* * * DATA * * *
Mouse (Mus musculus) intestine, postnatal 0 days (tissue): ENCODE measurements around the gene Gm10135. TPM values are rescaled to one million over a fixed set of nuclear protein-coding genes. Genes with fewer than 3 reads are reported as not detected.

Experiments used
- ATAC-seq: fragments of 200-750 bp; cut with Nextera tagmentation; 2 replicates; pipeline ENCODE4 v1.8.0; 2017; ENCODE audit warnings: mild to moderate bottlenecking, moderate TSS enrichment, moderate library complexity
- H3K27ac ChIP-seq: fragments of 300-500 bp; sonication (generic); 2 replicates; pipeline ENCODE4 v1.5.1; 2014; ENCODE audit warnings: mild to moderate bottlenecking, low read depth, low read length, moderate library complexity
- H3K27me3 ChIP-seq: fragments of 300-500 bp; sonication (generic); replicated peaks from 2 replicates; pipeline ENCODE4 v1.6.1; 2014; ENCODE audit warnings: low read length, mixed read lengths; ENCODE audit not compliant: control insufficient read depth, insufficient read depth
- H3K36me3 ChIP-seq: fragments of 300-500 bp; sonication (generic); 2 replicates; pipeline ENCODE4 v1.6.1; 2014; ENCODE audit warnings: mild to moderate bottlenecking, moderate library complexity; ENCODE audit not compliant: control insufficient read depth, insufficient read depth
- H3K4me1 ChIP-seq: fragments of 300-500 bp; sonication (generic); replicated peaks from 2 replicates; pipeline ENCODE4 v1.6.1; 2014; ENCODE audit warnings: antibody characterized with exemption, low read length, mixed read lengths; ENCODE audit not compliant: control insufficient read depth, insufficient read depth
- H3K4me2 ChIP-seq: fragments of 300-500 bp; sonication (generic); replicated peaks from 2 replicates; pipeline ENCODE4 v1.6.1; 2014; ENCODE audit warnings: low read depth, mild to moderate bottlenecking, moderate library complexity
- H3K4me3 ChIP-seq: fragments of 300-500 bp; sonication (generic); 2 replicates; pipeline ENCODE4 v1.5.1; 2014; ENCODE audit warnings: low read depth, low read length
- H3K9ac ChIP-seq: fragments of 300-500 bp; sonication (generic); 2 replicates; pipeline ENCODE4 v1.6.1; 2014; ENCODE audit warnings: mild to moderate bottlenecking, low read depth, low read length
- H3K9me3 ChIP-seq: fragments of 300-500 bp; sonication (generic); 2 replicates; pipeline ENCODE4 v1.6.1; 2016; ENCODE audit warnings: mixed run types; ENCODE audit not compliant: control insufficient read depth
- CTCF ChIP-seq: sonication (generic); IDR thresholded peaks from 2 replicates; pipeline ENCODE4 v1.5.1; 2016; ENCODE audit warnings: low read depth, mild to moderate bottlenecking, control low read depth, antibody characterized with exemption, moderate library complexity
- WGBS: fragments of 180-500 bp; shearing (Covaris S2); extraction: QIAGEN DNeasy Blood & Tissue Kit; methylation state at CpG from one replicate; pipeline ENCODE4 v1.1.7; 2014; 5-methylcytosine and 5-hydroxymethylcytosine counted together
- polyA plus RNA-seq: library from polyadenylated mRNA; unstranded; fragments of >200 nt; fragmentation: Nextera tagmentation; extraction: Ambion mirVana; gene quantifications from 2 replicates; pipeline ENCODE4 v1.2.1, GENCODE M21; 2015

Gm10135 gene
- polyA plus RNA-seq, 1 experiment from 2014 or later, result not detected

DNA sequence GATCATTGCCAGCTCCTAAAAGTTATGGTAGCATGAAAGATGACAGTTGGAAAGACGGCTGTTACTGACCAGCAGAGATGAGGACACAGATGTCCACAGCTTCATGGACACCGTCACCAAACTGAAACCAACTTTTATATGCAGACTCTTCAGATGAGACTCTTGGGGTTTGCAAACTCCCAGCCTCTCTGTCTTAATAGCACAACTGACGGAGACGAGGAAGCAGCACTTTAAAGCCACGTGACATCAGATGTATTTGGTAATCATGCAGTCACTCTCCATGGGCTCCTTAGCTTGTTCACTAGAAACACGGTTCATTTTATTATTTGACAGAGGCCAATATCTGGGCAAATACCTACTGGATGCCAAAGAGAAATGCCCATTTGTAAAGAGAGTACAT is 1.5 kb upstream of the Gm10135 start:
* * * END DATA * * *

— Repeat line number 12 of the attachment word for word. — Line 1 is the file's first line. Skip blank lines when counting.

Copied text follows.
- CTCF ChIP-seq: sonication (generic); IDR thresholded peaks from 2 replicates; pipeline ENCODE4 v1.5.1; 2016; ENCODE audit warnings: low read depth, mild to moderate bottlenecking, control low read depth, antibody characterized with exemption, moderate library complexity